No one ever prays to go to prison; however, for the popular blogger, Kemi Olunloyo, 2017 is a year that she would likely not forget in a hurry as that was the year she was remanded in custody three times.
In an exclusive chat with Saturday Beats, she recounted her experience at Port Harcourt Maximum Prison. She told Saturday Beats that even though she was locked up with criminals, they all feared and respected her to the extent that she became a gangster in prison. She said;
“I think the Port Harcourt prison is the biggest in Nigeria with 4,175 inmates – 75 women and 4,100 men – between the ages of 18 and 25. It is filled with young Nigerian men, but it is a disaster. The male inmates really worked for me and they gave me the nickname, Mummy K. I was really dealing with armed robbers without guns.
“In prison, they are nobody; they look frail with various skin diseases. They are really suffering at the male section and they ought to decongest the place. The place is filled with very dangerous people and when I was taken to the prison the second time, I saw Jay Jay, the guy who shot policemen during the Zenith Bank robbery (in Imo State) last year.
“I told him that the video went viral and that he was in serious trouble. He was the one that helped me carry my bag to the prison gate when I was leaving the first time I left the prison. At the prison, they mixed the ladies awaiting trial with those that had been convicted of their crimes. It is very rough in prison, but I was a gangster there.”
She described most inmates in Nigerian prisons as malnourished, adding that the food she and other inmates were served included ‘half-cooked’ beans every morning. She said;
“People are dying of hunger in the prison; they gave us beans for breakfast, rice for lunch and garri for dinner. The beans meals were ‘half-cooked’ with sand, hair and other objects, so we had to wash our food, pick out the beans and cook it again.
“The garri smelt of urine because it was processed very close to where the male inmates urinated. I was in Cell 1, which was for the big girls and high profile cases, while Cell 2 was for the village girls, cult members, kidnappers, sex workers, etc. Normally, we picked ladies from Cell 2 to be our helpers and they ran errands for us.
“The name of my helper was Chidinma, I am happy she is also out of the prison and she would work for me later. I would mentor her and she would later work as my personal assistant. Chidinma – the mother of two – bought a stolen phone for a cheap price on the street, but unknown to her; it belonged to a cult member that was beheaded. The police traced the phone to her and she was charged with murder. Luckily I was able to help her and she is a free woman now.”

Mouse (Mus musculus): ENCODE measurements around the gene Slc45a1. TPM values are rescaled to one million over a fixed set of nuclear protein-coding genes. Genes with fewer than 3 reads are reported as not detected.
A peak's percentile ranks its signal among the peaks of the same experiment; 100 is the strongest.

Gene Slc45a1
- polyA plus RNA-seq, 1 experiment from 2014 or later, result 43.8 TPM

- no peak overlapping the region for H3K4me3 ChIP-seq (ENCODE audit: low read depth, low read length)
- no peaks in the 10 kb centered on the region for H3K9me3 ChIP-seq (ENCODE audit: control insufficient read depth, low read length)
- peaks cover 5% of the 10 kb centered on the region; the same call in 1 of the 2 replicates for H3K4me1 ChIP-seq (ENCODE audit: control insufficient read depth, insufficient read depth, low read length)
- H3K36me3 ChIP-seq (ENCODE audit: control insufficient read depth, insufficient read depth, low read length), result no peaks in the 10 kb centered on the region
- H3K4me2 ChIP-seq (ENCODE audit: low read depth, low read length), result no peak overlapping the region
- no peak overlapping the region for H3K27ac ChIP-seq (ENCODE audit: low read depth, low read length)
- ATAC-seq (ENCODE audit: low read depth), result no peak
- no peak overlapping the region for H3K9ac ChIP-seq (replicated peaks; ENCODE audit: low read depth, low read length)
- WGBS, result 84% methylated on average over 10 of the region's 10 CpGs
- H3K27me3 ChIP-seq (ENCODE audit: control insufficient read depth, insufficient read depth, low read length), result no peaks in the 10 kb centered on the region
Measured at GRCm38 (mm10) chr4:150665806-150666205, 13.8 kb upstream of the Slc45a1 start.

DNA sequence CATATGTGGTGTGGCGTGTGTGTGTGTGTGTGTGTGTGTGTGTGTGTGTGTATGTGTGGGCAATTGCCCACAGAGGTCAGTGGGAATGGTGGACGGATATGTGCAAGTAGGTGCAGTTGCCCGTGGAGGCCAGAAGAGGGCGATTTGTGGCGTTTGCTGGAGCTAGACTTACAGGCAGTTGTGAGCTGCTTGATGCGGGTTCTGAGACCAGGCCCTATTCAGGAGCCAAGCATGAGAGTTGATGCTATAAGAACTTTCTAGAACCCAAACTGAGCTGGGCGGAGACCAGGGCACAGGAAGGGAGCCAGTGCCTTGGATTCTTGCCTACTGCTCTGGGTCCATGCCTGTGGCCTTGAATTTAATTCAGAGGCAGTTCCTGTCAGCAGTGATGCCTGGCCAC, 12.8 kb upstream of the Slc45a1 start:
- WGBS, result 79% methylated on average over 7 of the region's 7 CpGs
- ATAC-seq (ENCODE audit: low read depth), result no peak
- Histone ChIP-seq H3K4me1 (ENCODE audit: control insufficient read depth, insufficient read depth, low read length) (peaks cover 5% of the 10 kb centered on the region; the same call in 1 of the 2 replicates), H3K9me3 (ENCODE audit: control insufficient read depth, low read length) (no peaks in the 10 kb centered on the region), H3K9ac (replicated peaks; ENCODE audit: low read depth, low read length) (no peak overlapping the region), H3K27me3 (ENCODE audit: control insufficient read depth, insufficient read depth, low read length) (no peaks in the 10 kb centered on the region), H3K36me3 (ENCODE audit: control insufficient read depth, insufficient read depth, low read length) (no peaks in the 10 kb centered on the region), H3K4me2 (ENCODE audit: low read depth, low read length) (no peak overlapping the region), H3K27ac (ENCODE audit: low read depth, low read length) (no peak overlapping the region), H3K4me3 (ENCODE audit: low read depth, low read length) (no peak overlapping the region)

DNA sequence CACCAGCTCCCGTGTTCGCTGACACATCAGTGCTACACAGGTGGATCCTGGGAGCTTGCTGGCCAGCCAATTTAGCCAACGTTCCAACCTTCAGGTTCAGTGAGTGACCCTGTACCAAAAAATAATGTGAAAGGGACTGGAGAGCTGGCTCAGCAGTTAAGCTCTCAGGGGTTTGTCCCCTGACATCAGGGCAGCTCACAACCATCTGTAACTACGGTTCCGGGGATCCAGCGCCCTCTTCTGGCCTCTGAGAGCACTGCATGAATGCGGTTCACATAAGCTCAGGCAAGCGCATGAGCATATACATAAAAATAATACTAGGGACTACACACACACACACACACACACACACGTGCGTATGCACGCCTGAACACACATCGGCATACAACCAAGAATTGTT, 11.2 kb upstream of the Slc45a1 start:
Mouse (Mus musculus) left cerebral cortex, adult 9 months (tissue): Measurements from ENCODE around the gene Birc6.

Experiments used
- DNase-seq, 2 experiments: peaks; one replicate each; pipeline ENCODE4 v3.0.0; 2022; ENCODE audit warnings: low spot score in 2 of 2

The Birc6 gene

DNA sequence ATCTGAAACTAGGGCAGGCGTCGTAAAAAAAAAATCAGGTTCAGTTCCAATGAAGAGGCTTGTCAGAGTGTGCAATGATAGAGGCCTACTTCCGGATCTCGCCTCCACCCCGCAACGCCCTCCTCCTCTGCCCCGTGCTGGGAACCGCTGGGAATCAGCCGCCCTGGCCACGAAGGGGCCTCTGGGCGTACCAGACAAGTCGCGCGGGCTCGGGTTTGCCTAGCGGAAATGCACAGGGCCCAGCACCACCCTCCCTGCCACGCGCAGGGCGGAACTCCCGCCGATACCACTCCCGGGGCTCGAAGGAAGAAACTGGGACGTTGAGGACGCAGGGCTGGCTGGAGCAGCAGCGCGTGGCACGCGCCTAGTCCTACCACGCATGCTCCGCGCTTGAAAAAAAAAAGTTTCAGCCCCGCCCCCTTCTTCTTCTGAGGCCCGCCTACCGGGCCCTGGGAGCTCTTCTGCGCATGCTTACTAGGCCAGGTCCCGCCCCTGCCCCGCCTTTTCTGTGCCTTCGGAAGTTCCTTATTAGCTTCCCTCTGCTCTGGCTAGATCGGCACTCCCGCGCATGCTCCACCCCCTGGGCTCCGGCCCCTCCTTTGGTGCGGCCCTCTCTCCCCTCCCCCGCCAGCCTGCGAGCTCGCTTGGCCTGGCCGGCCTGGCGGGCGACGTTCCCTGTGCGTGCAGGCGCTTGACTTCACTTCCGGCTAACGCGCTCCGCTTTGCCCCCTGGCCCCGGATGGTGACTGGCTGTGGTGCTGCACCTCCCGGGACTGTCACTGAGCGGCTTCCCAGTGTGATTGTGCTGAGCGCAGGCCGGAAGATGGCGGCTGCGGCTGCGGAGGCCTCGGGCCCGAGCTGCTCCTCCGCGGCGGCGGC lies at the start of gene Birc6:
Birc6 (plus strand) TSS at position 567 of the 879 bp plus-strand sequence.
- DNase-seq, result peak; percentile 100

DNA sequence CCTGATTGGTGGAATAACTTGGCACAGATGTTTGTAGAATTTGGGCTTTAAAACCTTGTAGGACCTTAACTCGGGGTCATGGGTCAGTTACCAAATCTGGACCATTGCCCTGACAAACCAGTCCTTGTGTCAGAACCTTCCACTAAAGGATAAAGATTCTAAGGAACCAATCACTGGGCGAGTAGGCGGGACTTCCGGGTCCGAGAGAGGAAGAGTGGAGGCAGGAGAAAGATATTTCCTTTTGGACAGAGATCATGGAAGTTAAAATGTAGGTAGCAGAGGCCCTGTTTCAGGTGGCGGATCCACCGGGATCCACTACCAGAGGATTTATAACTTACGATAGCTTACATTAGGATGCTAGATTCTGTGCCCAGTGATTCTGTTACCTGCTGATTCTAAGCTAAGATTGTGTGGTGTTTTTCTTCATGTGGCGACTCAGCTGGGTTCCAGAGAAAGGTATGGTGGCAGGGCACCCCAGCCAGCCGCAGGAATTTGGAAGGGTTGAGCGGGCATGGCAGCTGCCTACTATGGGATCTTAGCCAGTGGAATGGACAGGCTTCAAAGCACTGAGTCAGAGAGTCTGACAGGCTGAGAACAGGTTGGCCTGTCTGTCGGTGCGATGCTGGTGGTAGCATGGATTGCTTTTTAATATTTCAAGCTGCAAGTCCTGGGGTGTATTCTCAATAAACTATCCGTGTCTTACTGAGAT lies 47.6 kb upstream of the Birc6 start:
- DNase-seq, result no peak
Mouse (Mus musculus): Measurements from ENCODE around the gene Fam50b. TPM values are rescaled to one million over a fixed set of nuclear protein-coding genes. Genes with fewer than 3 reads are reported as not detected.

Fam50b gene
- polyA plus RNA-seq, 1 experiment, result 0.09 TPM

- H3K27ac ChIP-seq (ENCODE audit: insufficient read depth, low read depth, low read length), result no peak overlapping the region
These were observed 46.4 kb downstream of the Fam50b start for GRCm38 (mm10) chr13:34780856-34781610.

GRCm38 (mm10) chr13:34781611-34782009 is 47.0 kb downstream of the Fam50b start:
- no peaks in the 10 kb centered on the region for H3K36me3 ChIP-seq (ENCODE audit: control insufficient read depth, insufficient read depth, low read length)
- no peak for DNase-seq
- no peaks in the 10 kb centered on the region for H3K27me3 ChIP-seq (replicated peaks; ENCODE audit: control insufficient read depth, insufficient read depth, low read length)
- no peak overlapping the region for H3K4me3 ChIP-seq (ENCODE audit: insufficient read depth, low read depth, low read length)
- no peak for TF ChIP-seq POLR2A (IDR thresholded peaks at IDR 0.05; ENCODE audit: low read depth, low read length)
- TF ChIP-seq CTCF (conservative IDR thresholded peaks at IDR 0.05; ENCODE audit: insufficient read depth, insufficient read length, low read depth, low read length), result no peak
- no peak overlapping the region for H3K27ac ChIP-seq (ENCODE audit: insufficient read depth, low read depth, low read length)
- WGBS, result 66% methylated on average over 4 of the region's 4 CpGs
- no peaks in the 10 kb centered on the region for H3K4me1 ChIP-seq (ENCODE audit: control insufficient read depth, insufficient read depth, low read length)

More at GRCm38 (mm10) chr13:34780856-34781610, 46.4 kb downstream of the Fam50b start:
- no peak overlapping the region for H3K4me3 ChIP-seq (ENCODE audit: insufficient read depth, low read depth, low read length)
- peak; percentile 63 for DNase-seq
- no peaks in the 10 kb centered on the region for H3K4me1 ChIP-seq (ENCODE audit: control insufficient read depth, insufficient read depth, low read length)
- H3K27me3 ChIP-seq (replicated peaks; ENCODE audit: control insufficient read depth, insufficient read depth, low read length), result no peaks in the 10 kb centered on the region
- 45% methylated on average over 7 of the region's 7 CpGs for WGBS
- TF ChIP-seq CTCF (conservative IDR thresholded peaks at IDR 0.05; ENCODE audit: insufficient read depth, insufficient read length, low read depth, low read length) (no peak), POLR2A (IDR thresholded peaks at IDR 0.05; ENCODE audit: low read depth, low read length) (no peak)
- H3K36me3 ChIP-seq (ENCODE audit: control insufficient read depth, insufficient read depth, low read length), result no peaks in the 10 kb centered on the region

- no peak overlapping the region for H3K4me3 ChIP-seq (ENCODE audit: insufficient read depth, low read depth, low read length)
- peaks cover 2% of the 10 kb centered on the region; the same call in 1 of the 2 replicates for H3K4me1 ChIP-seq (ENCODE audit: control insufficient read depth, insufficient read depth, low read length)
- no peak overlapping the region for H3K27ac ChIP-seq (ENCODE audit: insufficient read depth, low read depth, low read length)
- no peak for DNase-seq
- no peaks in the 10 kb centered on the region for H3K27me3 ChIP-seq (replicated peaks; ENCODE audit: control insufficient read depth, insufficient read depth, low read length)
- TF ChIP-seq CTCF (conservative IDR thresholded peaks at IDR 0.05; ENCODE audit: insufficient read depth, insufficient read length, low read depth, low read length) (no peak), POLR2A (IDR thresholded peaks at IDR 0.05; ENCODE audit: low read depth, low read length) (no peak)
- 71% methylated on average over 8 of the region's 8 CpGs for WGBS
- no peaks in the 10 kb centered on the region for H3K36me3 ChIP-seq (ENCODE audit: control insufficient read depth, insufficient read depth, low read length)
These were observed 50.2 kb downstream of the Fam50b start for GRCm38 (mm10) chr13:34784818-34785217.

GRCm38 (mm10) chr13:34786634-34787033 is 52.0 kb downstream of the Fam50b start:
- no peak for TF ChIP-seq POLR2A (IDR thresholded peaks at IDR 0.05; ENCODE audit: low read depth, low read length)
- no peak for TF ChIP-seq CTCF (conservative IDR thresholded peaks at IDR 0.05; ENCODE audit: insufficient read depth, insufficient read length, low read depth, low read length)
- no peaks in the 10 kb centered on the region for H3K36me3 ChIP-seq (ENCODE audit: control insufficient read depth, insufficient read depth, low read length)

Olunloyo said, “The prison has an infirmary and also a pharmacy; it is NGOs that provide drugs for the pharmacy. I had a massive asthma attack during my stay, but the prison did not have drugs for asthmatic patients, it was one of the prison workers that provided N1,500 that they used to buy inhaler for me. If not, I would have died there. It was after I protested that they began to stock the pharmacy with asthma drugs. The prison workers are trying but the government needs to upgrade the prison.”
Now that she is out of prison, she said that she incurred medical bills of about N7m, but had been able to raise N1.2m courtesy of Nigerians who love and sympathise with her.
“I contracted eye infections because of the dirty water that we bathed with. A two-time fraudster convicted by the Economic and Financial Crimes Commission, Chioma, attacked me and put her finger in my eyes, simply because I warned her to stop disposing her chewing gum and other dirt under my bunk whenever she came to visit her friend who was in my room.
“Since then, my eyes have not been the same. Also, when I visited the ENT (ear, nose and throat) specialists, they saw cotton wool stuck in my ears. My teeth were also damaged due to the food we were served. I have to undergo a root canal procedure. I slept on the floor for about a month because there was no bed space, the prison cells were crowded, so it was when someone was released that I got a bed space.